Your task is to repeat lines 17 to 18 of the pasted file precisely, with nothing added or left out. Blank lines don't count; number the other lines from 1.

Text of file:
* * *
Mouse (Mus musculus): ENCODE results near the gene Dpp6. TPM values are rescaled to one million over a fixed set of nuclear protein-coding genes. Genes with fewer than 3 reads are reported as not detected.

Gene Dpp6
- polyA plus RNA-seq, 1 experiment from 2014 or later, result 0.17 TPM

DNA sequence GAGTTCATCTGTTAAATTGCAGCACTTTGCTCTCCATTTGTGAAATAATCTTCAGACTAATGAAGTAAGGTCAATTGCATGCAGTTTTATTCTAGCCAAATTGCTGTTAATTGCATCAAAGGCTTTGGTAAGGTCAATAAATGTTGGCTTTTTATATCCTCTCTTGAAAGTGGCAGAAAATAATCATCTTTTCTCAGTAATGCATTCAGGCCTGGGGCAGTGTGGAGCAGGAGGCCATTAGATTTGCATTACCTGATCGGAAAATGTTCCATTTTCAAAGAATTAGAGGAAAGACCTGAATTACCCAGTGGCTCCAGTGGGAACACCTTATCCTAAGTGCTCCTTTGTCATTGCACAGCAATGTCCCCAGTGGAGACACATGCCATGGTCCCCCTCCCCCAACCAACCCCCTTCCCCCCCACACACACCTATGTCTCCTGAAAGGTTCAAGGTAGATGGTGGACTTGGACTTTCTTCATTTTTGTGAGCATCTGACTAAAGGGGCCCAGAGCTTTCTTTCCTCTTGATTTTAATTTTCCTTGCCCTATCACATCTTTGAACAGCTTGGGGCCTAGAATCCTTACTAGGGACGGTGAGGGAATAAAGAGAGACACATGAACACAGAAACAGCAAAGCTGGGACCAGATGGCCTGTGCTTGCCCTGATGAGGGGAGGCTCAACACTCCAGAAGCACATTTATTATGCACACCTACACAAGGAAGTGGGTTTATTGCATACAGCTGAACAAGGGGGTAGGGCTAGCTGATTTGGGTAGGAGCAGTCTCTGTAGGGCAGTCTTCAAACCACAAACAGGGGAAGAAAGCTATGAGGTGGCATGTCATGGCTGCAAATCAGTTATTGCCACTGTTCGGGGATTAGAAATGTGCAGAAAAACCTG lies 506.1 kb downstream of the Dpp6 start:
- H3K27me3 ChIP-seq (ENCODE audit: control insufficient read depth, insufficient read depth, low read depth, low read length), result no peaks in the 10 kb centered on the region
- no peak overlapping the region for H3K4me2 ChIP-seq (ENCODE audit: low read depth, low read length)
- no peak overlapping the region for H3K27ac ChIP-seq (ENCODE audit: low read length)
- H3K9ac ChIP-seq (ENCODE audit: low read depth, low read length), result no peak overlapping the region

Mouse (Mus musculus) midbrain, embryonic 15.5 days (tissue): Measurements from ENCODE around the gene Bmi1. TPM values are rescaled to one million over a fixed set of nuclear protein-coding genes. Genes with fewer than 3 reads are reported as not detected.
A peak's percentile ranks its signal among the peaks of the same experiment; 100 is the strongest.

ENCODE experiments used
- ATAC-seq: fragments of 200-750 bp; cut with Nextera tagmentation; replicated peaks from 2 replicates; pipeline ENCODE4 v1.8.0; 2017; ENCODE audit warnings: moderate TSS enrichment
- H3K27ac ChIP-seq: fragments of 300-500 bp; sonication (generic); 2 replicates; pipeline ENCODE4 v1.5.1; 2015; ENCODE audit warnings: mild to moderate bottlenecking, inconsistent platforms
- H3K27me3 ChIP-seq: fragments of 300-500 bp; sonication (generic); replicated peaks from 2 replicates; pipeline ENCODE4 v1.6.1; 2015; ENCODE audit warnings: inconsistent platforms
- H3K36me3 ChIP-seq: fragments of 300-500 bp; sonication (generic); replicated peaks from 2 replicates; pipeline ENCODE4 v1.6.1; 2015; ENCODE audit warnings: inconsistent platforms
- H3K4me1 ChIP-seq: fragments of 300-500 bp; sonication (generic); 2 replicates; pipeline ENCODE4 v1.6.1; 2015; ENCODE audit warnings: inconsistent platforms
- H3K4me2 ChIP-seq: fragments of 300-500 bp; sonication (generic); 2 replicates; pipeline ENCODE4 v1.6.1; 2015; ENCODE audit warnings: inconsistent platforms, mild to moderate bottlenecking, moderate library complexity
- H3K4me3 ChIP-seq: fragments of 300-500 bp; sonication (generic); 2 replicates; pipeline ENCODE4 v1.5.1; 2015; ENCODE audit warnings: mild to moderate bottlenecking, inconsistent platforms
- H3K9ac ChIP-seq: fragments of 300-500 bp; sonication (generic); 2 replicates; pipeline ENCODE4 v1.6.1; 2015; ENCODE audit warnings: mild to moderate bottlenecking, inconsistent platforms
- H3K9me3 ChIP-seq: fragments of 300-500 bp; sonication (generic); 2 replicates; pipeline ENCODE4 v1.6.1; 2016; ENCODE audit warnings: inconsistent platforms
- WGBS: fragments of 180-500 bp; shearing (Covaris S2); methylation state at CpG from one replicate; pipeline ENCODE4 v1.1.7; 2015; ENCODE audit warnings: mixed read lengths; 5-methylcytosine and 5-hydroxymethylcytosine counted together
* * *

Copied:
- H3K4me2 ChIP-seq: fragments of 300-500 bp; sonication (generic); 2 replicates; pipeline ENCODE4 v1.6.1; 2015; ENCODE audit warnings: inconsistent platforms, mild to moderate bottlenecking, moderate library complexity
- H3K4me3 ChIP-seq: fragments of 300-500 bp; sonication (generic); 2 replicates; pipeline ENCODE4 v1.5.1; 2015; ENCODE audit warnings: mild to moderate bottlenecking, inconsistent platforms